The remediation project is expected to cost MDOT $1.5 million and will take up to six weeks to repair. MDOT plans to seek a recoupment of some costs from Bazco’s insurance carrier, Morosi said.

A representative from Bazco declined to comment.


Repaving a new roadway
The chalky, brittle remains left in the aftermath of this fire put MDOT in a unique predicament of repaving a roadway that was just reconstructed in 2019-2020 as part of the I-75 Modernization Project.

“Those drivers have gone through a lot in the last two years,” Morosi said, and because of this fire, drivers will have to endure even more. After excavating the damaged pavement, crews will have to lay new concrete and let it cure for seven to 14 days, depending on the weather.

Despite some anticipated discontent, Morosi said MDOT has a responsibility to do it right.  

“We understand the desire to have this repaired as expediently as possible. However, we’re not going to cut corners. We’re going to make sure the pavement we put in there is as stable and will have the life duration that the original pavement did,” he said. “Are people not going to be happy with that? Sure, but the fact of the matter is, it’s part of our responsibility as the state transportation department to make sure if it’s the taxpayers investing in that roadway, that’s the product they get.”

Oakland County Executive David Coulter, who visited the site July 14 to be briefed on the remediation efforts, said in a statement that he believes crews are working as fast as they can to repair the highway. “I feel confident that it’s moving as quickly as possible and that the Road Commission and other agencies are doing what they can to mitigate the additional congestion that’ll occur over the next couple weeks. I appreciate residents’ patience as we do this right,” he said.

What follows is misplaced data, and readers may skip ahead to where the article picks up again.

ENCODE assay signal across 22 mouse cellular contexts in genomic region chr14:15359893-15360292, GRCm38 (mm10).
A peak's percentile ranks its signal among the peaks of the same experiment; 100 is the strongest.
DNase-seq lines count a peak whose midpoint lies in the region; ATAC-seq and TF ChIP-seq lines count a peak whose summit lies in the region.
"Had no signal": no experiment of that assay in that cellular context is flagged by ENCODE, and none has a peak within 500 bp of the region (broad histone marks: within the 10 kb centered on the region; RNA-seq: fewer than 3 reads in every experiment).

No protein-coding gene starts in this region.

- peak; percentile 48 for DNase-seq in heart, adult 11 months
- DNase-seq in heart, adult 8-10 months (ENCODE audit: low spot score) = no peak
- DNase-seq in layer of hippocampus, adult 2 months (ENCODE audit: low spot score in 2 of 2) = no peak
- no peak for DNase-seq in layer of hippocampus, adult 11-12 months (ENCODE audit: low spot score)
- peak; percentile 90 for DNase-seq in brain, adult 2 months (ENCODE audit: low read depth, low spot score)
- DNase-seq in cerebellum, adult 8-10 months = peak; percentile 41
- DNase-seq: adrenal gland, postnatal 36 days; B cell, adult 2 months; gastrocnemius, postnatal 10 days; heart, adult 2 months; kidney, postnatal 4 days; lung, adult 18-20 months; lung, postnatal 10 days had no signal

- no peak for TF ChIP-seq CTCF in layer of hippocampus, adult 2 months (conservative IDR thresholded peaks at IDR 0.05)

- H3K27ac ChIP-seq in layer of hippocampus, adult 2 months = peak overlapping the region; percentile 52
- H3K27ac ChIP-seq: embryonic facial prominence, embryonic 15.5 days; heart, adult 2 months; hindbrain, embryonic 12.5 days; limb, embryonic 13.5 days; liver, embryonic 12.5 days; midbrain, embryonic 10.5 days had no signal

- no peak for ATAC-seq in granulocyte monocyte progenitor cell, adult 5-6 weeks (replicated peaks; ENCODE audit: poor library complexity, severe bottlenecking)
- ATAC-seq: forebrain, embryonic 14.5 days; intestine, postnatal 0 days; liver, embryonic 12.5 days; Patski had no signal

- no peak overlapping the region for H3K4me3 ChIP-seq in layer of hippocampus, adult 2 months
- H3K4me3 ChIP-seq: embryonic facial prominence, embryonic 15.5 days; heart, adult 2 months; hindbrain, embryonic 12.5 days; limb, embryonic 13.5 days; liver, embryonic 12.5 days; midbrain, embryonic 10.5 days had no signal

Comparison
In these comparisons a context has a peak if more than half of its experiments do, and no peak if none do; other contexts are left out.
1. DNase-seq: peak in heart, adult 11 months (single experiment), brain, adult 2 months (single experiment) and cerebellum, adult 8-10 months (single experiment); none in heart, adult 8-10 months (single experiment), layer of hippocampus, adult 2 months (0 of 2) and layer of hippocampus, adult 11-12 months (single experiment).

Rebuilding something that’s just been rebuilt is never fun, but Morosi is relieved no one was hurt during the incident.

“I think we look at it as the fact that no one was killed. It was a single-vehicle accident. No one else suffered any injuries because of it. My understanding is the driver survived,” he said, adding that the median wall did its job. “We take a little bit of pride in that, that the infrastructure that was constructed did its job and saved more lives.”

The driver of the fuel tanker was taken to the Detroit Medical Center after the crash to be treated for minor burns along the left side of his body, Clark reported initially.

Updated safety design standards were implemented into the reconstruction of the road during the modernization project, like treating the pavement with a high-friction surface solution and extending the length of curves on the highway, Mororsi said, and those will be implemented again in the rebuild.